Joe Hune was also the Senator that introduced an amendment to a recent bill that effectively made it illegal for Tesla Motors to sell their cars in Michigan, right? That was clearly an effort to protect the dealerships.

He’s not protecting the dealers because he cares about the dealers or the auto industry. He’s protecting dealers because his wife lobbies for them and they contribute to his campaign. He’s not protecting union workers here. He couldn’t care less about union workers. I’m open to an honest debate about how we can bring in competition and still protect labor and union jobs. But, at the end of the day, we have to have competition. That is what capitalism is. But let’s not pretend that Senator Hune is protecting union jobs because he couldn’t care less about union jobs.

It’s the dealers and the only reason he cares about the dealers is because they’ll right him a check.

He’s gotten something like $14,000 from them over the past few years. What’s amazing to me is how cheap these guys are bought off. When I say “$14,000”, I mean ONLY $14,000! It doesn’t take much to buy their vote.

His big shill is the insurance industry in terms of the contributions. If you look at the contributions from insurance companies, probably 70% of his contributions come from insurance PACs. He’s a huge shill for the insurance industry. Keep in mind, he’s the head of the House Insurance Committee. So, he votes with them. Like with the “rape insurance” law. That was nothing more than a giveaway to the insurance companies that can now sell a separate policy for something they were already providing. It’s like the motorcycle helmet law. That’s just a giveaway to insurance companies, too. They have to buy extra insurance for the same coverage that they probably already had for a lower price. Neither of these things protects lives. Neither of these things creates jobs. It’s just an insurance company giveaway.

Joe Hune is big on insurance and, well, we’re hoping that they’ll employ him next year. [laughs]

How is the final week of GOTV (get out the vote) looking?

We have got something like 39 canvassing volunteers just in Livingston County which is huge. They’ll all be converted to GOTV in the final weekend.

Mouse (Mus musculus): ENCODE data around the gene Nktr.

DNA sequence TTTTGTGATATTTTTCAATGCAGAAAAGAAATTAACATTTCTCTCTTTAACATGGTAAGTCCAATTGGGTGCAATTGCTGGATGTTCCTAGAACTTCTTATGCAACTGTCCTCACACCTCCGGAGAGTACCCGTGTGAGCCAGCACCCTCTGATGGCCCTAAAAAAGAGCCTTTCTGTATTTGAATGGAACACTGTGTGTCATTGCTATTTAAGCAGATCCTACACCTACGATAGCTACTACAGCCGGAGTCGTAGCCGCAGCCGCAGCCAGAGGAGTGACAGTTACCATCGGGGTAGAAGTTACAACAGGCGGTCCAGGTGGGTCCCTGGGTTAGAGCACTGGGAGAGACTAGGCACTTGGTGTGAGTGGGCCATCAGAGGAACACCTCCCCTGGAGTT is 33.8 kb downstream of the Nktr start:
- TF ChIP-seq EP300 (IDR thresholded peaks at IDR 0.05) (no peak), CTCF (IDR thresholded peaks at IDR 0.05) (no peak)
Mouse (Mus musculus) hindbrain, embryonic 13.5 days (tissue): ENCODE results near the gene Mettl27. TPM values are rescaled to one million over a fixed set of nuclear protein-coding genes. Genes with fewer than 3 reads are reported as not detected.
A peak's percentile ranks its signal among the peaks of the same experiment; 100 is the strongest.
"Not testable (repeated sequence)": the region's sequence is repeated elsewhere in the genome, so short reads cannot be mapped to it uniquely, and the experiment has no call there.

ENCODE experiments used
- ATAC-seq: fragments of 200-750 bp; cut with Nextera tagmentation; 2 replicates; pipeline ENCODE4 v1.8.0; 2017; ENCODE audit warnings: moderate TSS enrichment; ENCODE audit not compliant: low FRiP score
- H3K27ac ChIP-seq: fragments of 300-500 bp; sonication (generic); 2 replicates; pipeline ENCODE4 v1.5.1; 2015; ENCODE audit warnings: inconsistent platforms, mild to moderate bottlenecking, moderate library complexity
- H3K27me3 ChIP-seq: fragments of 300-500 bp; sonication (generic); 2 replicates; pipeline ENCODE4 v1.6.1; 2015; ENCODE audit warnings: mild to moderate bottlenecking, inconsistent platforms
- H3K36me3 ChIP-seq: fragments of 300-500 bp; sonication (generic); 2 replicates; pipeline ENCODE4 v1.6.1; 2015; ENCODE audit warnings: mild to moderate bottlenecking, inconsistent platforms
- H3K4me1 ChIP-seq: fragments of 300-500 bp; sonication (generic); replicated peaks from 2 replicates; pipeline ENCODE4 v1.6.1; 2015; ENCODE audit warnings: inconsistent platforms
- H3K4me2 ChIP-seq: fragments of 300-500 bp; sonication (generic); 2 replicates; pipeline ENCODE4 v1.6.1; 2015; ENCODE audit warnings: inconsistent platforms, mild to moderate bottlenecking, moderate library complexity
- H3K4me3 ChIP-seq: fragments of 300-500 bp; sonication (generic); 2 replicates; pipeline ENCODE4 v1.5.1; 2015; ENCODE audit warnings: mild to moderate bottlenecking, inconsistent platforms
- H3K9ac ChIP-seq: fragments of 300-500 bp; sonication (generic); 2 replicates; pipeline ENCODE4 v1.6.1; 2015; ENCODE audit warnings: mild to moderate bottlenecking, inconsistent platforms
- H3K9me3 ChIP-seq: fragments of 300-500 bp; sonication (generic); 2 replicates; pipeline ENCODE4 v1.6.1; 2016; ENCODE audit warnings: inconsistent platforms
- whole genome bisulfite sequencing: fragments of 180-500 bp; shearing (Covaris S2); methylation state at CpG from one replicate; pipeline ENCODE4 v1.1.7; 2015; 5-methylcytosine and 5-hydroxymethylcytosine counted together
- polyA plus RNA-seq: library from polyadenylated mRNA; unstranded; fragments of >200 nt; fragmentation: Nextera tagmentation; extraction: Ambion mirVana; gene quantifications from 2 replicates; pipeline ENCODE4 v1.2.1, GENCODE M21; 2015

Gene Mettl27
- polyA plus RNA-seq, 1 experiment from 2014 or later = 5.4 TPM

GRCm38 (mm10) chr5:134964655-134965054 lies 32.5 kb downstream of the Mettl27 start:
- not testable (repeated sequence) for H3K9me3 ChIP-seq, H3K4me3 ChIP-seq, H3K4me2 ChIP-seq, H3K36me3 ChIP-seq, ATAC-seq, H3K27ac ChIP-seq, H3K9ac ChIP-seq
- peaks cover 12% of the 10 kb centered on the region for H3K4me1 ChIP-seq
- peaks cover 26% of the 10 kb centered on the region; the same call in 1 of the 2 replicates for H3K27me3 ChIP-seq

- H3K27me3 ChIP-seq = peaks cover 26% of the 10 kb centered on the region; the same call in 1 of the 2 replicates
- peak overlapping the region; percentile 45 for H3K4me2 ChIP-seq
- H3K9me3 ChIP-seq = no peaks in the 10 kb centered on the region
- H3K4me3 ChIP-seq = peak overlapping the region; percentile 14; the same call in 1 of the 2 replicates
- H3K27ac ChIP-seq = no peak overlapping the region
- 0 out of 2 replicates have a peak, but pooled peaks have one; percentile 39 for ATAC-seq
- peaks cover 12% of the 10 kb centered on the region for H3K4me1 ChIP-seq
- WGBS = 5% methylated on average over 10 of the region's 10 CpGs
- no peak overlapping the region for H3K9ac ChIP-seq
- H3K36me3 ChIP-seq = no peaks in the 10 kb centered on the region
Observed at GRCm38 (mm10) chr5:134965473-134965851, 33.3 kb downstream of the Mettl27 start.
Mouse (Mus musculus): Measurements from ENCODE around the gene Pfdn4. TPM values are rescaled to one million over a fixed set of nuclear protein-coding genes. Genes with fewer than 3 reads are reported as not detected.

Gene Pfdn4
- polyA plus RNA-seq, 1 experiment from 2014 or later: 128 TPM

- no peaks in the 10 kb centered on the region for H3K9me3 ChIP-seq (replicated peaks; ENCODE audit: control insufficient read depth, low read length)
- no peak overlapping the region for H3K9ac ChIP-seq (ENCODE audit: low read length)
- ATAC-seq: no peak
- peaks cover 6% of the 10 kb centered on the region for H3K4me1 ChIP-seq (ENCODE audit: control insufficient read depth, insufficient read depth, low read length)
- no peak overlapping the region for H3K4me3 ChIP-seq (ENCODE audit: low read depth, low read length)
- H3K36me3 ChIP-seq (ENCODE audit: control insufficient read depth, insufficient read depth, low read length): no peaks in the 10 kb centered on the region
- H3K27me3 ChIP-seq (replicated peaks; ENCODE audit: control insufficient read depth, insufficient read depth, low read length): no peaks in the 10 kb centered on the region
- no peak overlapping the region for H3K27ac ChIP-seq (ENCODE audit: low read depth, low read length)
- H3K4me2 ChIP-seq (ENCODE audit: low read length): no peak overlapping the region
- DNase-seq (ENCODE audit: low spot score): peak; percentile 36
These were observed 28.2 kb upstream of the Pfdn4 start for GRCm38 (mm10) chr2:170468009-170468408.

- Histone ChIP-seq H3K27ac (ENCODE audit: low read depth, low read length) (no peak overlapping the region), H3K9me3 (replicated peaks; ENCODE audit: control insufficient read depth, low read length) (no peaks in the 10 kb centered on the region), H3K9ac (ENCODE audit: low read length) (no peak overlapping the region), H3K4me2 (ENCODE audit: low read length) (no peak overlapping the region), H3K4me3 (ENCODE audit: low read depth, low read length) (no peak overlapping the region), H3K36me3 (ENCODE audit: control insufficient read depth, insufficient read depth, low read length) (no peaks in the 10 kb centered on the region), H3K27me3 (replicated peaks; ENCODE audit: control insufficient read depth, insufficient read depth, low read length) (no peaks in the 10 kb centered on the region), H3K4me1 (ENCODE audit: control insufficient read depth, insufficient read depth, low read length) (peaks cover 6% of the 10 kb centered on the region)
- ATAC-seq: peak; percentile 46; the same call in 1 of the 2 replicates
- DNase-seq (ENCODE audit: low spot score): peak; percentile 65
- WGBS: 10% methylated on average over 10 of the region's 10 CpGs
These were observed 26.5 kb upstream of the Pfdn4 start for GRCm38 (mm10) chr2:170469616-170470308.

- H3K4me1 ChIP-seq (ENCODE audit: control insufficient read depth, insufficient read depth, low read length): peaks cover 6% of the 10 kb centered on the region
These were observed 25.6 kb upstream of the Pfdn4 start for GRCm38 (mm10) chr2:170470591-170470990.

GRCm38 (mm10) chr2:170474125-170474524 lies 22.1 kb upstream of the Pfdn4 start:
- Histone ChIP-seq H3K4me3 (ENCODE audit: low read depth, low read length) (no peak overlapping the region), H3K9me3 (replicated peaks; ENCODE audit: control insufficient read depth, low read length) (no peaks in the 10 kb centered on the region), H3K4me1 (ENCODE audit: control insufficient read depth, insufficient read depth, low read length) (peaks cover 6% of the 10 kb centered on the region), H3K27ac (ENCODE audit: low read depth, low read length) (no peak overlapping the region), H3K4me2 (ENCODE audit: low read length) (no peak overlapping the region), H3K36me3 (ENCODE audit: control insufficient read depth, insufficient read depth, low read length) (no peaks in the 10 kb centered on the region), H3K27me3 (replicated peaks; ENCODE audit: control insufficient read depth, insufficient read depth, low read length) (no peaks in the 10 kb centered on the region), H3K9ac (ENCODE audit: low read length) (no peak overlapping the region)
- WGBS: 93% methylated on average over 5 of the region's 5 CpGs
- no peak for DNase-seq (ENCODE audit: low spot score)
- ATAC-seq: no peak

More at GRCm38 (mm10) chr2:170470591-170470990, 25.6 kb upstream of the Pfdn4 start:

Any other issues that you’re focused on?

Fixing the roads. You know, Livingston County is 83rd of 83 counties in terms of getting money back from our gas tax. I mean it’s like Third World there. My comment to voters when I talk to them on the doors is, “So how long have you been represented in Livingston County by Republican politicians?” Decades. We’ve been kicking the can down the road on road repairs for decades, we’ve been 83rd out of 83 counties since the system was set up in the 1950s. We’ve been the fastest growing county in the country for decades. We have been growing by leaps and bounds. We’re not the sleepy little agricultural community that we were in the 1950s. Why haven’t your representative had a clue about trying to change the funding priority?

So what would you do? What are thoughts on how that gets fixed?

Well, I would start lobbying my peers to say Livingston County can’t continue to be 83rd out of 83 counties. I understand that someone gotta be. But, if you’re going to allocate resources to where the population is, we aren’t in it? There are counties in the U.P. that get more road funding returned to from their gas tax than we do.

In terms of the bigger picture of road funding, in general, what do we have to do?

We have to raise revenue. And I say that when I’m talking to people at the doors. I say the dirty little secret is that we have to raise revenue. Republicans are going to tell you that on November 5th [the day after the election].